Yesterday I hit a wall.
As I’ve mentioned previously, I work for a university. Like most universities, mine transitioned to online learning earlier this term. In fact, we were one of the first in the region to do so, exercising a previously devised pandemic response plan. I heard afterward that other institutions in the region asked to borrow it. From my perspective, the transition was remarkably smooth, though I wasn’t teaching courses that I had to scramble to move online, nor was I part of the amazing instructional technology team helping make that happen. Nor was I student who was somehow expected to keep focusing in all of this. As I’ve said before, my job changed remarkably little. I was just doing it from my dining room table instead of my office. The biggest shifts were consulting with students by video, rather than in person, and finding workarounds when a student needed a book, since our building was closed.
This week, the semester ended. Under normal circumstances, we extend the library’s hours toward the semester’s end, for study groups and research–although our most used material is online, our students have told us that a space where they can work without other distractions is something they value. The library is the highest-traffic building on campus, second only to the dining hall. Now it’s empty except for a skeleton IT crew and, occasionally, a library staffer going in to empty the book drop.
Still, even without the physical cues of the term coming to an end, yesterday something in me decided that I was Done. It wasn’t particularly dramatic; I just realized that instead of responding to work e-mails, or working on my budget allocation project, I was literally staring at a Facebook page that I didn’t remember opening.
Work is one of my coping mechanisms, so it’s not surprising that I’ve been head-down in it since March. I haven’t been ignoring the pandemic–in my own small way, I’ve been trying to counter misinformation about it, and have found a whole new level of respect for epidemiology–but I’ve been working long hours, exercising, getting the garden going. I knew this wasn’t sustainable, that it really was as much a coping mechanism as needing to get stuff done, because any work that required creativity, invention, or the sort of focused daydreaming that is how a lot of people seem to think academics and artists spend their time, was incredibly difficult. I’m way behind on my writing, for example. I’d take a break here and there, tell myself that I really was going to make Sunday a day of rest (honestly, whether you’re doing it for religious reasons or not, one day not devoted to work is a good idea, especially now), but the to-do list was already there the next day, waiting for me.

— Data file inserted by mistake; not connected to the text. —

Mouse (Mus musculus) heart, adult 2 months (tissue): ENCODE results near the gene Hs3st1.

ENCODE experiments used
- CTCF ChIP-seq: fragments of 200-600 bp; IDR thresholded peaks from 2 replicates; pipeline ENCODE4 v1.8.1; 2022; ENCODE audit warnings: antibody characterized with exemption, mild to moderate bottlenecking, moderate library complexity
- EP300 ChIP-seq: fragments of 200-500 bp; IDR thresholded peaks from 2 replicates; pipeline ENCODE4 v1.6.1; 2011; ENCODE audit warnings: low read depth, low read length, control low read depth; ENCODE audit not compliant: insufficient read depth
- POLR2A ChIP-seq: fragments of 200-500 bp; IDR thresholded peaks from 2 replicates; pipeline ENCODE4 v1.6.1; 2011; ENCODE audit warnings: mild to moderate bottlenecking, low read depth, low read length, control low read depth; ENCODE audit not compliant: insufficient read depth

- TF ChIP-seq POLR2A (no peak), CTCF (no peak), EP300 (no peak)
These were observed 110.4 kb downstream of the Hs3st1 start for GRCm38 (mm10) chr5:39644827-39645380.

Meanwhile, the case numbers keep going up. Meanwhile, the clustering behavior of the pandemic means that some people know many who are sick–and are often sick themselves–while others know none. Meanwhile, a media and a public desperate for concrete information (as a species, humans don’t do well with uncertainty) seize on new research that may or may not have gone through the review process before being released to the public. Meanwhile, individual responses to the pandemic group into political alignments. Meanwhile, the most vulnerable and least well paid among us are stuck on the front lines with inadequate resources. Meanwhile, the administration keeps insisting that it’s no big deal, and if it is, that’s not their fault.
So yesterday I hit a wall. I think most of us have, or will, sooner or later. Even those of us whose lives have remained relatively stable through all of this. For me, there’s always been a certain comfort in knowing that things were still going on, even if I wasn’t present at them: concerts, civic celebrations, community gatherings. This week, the photos of empty streets and crowded hospital wards are hitting me hard.
And, it’s the end of the semester. Even under normal circumstances, everyone at my place of work–students, faculty, staff, everyone–would have earned a break. A tacit theme running through these posts has been how those of us less directly affected by the pandemic keep going with our lives while also dealing with the fact that this isn’t business as usual, and won’t be for a long time.
That includes taking time, where possible, to recuperate. Today, that’s what I’m going to do.